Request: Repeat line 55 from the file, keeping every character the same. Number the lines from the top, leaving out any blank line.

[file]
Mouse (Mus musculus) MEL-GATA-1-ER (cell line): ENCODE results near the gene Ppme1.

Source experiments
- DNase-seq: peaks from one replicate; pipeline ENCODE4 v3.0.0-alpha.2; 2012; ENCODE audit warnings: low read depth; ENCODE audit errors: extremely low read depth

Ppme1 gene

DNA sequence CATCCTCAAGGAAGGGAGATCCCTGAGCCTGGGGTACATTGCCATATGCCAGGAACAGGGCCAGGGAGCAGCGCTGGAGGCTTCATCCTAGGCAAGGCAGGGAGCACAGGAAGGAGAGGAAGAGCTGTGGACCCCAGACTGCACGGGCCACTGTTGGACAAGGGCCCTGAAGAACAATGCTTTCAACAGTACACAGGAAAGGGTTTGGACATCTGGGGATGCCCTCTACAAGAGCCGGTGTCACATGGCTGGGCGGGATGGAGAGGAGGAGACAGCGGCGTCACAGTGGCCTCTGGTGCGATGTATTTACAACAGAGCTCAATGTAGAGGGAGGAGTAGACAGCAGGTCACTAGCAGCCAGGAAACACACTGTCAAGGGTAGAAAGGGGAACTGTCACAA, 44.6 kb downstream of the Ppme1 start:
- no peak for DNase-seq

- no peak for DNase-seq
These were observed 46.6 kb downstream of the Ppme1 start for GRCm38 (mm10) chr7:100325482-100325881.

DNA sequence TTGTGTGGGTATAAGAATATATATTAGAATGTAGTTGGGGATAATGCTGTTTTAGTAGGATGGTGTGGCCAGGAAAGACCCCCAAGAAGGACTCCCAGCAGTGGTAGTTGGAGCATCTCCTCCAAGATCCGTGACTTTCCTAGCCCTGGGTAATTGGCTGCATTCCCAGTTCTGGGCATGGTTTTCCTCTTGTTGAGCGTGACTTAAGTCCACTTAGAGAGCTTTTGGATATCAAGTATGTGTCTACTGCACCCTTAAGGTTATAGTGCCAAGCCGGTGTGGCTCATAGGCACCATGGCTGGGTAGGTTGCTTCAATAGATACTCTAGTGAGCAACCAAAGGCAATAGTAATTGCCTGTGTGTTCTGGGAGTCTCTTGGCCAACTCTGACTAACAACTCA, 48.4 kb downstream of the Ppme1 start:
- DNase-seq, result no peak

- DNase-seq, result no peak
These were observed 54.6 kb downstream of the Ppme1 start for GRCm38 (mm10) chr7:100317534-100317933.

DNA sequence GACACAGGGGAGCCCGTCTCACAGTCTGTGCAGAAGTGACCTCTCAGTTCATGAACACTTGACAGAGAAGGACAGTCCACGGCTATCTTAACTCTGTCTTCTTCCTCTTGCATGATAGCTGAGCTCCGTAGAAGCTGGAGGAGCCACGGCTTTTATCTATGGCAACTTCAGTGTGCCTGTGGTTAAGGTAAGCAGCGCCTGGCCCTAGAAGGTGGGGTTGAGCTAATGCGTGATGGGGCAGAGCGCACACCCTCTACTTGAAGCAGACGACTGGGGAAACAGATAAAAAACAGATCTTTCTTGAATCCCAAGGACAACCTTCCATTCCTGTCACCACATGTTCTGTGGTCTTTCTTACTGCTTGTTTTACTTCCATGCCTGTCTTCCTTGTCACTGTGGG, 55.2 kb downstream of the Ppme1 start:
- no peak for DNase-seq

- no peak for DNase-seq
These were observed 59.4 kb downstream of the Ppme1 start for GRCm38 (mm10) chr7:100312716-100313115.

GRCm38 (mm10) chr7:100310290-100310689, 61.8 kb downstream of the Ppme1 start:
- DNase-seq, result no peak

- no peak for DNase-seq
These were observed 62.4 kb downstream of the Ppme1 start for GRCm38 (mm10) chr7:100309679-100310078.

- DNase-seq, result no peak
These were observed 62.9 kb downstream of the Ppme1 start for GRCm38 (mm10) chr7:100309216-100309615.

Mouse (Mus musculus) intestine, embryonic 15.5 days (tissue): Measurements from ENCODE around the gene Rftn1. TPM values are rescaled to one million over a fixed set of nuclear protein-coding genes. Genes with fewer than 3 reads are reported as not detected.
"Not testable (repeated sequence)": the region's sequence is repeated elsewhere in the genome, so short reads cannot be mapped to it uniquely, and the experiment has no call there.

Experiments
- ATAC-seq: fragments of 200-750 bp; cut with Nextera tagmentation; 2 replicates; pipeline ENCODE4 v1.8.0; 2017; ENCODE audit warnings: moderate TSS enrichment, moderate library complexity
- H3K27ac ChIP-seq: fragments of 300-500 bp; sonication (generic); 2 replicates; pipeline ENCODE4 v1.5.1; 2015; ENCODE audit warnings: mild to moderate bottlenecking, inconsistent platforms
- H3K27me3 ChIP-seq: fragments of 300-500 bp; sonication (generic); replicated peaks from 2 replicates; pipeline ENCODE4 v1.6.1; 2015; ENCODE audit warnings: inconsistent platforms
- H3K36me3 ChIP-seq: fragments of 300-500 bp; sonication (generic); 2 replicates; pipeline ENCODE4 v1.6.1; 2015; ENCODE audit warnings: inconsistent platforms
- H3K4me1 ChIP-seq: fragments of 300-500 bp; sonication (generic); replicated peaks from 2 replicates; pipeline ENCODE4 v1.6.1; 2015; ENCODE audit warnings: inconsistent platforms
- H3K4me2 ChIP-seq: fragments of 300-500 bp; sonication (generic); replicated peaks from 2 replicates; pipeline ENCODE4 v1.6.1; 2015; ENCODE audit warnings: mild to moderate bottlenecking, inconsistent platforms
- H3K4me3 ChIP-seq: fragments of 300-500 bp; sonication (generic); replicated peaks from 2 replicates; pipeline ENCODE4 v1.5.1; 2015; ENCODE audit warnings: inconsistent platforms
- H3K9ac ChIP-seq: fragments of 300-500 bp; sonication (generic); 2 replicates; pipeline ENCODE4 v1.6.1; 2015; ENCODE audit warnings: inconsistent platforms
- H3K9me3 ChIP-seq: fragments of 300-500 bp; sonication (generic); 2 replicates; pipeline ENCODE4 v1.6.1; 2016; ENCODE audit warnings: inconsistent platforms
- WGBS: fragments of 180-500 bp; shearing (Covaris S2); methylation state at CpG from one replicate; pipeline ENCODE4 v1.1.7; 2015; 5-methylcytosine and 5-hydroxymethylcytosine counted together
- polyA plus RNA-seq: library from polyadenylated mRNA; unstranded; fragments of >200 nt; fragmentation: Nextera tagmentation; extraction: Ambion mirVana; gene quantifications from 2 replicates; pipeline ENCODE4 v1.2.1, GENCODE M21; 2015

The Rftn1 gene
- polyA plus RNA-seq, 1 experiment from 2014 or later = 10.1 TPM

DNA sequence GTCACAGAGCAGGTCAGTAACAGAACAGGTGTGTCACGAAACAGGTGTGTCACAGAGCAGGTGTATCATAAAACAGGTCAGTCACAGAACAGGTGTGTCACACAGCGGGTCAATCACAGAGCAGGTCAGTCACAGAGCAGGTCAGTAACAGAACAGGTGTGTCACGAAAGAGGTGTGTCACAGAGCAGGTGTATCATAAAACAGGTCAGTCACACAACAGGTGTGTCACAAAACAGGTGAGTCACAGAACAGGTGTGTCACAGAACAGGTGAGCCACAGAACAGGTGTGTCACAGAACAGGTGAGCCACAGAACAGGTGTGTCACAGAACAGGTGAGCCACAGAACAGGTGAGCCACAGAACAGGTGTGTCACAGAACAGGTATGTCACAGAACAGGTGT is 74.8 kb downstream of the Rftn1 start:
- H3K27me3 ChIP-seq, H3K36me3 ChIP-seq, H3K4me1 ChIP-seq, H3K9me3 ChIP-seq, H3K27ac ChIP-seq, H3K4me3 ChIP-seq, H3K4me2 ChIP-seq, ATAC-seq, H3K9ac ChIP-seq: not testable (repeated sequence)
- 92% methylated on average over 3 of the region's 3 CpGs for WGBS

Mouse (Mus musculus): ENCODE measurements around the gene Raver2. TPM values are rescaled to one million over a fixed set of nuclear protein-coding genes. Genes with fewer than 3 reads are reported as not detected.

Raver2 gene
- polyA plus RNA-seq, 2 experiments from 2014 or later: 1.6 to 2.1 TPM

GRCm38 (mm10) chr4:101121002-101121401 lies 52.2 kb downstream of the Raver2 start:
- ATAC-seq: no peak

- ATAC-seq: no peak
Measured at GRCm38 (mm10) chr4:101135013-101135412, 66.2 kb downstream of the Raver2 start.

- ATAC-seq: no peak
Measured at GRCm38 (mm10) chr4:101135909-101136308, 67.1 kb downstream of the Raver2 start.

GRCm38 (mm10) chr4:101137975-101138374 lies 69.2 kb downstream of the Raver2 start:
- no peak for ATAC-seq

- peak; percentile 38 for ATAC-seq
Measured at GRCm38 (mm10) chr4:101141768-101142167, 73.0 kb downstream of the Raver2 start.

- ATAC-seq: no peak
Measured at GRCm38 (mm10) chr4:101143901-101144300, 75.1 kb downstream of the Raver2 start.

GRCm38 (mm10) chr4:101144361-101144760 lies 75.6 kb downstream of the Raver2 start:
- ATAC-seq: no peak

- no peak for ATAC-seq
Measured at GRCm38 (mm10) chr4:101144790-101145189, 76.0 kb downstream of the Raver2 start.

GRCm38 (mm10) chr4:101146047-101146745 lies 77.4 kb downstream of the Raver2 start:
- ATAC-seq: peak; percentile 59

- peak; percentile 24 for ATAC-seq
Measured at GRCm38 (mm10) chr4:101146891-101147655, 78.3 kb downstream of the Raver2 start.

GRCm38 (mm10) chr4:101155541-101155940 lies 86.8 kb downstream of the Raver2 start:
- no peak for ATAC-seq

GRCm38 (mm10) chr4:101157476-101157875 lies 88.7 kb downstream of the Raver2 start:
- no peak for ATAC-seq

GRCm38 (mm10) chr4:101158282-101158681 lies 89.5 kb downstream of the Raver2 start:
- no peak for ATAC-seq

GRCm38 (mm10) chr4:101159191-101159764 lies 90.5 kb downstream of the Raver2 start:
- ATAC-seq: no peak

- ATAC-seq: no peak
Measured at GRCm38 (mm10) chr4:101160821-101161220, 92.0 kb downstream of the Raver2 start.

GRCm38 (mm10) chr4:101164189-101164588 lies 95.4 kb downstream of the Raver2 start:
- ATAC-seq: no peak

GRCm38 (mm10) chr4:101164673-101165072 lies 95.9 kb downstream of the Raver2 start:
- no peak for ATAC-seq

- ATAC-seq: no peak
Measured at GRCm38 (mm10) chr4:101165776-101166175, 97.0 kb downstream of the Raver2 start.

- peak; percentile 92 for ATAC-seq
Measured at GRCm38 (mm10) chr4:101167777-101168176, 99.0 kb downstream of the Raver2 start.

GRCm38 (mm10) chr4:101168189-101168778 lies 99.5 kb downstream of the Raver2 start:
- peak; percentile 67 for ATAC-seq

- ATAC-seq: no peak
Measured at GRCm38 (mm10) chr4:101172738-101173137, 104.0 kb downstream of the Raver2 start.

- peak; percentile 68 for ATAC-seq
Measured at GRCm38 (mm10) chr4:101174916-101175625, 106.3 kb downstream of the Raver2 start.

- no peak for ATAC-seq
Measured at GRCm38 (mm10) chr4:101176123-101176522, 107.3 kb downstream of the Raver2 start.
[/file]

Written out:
- ATAC-seq: no peak